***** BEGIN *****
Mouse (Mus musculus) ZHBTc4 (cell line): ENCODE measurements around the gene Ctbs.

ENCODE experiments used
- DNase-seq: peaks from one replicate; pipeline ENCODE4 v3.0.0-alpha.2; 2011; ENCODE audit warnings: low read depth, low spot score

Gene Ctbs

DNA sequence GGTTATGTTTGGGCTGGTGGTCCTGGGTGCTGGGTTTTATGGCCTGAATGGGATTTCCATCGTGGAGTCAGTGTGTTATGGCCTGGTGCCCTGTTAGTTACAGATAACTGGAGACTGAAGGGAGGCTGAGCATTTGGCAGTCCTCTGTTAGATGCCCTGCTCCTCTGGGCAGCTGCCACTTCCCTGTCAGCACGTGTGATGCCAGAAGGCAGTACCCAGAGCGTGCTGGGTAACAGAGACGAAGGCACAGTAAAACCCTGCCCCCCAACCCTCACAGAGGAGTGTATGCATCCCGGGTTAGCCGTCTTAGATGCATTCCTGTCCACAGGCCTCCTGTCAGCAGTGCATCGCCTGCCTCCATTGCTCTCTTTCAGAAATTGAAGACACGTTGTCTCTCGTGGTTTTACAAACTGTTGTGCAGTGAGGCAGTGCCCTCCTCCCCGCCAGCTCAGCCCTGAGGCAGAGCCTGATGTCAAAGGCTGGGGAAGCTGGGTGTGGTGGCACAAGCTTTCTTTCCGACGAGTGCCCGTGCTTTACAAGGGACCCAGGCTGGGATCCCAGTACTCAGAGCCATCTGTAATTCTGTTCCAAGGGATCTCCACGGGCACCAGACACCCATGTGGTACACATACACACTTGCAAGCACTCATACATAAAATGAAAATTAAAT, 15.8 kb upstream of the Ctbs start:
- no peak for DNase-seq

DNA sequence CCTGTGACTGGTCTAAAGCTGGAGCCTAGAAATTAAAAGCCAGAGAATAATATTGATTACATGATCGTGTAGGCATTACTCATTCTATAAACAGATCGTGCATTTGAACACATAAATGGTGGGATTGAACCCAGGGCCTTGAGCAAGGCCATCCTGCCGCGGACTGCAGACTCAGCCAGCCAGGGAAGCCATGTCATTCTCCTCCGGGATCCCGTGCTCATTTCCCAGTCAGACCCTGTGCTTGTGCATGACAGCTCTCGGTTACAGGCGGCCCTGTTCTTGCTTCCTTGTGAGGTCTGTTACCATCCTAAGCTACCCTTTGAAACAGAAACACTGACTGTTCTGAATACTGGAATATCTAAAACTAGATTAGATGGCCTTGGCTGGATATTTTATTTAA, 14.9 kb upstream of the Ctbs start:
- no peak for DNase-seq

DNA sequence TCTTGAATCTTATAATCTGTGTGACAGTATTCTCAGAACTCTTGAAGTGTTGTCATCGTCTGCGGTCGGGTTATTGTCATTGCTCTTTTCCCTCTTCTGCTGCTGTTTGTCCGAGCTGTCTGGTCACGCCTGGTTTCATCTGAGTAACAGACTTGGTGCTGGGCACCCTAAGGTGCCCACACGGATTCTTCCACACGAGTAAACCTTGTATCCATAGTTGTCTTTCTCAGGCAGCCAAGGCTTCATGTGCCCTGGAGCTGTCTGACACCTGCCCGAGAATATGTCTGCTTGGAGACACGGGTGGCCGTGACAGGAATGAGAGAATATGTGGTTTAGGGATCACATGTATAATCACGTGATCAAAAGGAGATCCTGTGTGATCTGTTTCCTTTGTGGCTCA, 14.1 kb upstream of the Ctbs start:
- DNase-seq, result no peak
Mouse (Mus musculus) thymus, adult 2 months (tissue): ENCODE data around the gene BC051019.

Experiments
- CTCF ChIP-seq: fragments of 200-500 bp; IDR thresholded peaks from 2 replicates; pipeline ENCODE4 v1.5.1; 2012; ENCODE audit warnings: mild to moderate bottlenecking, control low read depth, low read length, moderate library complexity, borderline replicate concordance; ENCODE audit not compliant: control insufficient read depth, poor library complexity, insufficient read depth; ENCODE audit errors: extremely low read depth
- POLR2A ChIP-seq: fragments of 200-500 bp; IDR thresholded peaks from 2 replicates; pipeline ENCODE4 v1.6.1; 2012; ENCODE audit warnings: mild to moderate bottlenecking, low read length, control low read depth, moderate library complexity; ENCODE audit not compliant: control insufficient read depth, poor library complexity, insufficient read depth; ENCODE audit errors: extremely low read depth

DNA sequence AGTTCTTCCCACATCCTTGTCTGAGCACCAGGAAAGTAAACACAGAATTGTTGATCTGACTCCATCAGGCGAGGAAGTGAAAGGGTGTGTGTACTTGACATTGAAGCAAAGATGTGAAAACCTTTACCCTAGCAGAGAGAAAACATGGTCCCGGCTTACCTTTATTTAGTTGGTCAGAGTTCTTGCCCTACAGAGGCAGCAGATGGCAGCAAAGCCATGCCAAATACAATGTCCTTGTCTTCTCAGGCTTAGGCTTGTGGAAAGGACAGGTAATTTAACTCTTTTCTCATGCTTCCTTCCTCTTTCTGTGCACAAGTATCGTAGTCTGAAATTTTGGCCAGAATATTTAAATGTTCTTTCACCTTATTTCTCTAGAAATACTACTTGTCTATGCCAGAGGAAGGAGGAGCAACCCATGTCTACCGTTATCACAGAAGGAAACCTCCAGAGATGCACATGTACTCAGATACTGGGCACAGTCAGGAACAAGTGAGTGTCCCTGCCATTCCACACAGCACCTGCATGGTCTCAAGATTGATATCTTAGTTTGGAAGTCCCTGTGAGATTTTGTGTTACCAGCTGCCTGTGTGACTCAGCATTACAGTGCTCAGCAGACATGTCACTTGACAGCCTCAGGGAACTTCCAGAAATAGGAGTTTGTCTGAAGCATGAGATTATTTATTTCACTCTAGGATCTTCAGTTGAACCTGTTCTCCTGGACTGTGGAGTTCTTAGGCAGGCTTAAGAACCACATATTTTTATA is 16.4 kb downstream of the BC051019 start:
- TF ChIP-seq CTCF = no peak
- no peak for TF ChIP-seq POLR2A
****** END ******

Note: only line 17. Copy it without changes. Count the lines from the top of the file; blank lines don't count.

- no peak for TF ChIP-seq POLR2A